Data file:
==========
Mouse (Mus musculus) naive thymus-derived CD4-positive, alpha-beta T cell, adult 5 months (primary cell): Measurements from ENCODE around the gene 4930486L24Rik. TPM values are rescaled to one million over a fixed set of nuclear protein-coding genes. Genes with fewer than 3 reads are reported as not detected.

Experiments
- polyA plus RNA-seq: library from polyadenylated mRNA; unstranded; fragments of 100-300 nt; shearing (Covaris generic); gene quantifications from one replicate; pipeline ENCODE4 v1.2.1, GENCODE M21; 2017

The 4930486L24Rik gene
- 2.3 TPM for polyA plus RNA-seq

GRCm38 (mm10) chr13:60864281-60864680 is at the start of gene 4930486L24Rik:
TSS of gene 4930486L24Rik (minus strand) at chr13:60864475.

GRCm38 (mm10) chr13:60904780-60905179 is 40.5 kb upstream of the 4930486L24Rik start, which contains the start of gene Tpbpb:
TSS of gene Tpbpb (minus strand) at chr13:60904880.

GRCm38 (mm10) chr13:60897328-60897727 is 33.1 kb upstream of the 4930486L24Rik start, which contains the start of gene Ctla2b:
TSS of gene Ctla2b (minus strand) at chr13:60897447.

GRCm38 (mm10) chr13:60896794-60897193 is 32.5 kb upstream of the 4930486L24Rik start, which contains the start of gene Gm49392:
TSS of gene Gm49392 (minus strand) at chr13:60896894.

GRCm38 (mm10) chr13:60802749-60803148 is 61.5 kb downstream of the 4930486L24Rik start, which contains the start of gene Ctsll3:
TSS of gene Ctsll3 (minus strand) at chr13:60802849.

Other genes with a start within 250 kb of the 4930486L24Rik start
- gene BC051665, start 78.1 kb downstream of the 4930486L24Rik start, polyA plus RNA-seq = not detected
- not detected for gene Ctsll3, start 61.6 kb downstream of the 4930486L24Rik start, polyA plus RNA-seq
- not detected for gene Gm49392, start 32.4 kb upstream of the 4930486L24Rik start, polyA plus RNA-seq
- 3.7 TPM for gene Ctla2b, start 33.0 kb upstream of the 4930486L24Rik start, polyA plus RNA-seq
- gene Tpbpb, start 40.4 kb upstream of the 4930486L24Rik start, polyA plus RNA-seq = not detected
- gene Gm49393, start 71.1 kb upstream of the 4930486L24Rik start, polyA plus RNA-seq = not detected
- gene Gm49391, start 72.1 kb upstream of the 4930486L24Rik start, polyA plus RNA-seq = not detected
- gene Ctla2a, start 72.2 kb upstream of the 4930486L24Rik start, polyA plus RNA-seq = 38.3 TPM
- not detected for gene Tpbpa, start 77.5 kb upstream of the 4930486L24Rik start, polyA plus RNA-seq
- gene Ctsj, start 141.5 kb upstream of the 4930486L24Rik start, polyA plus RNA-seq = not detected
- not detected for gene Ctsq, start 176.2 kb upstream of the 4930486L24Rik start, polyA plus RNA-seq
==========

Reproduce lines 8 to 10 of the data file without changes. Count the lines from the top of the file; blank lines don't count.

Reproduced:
GRCm38 (mm10) chr13:60904780-60905179 is 40.5 kb upstream of the 4930486L24Rik start, which contains the start of gene Tpbpb:
TSS of gene Tpbpb (minus strand) at chr13:60904880.

GRCm38 (mm10) chr13:60897328-60897727 is 33.1 kb upstream of the 4930486L24Rik start, which contains the start of gene Ctla2b: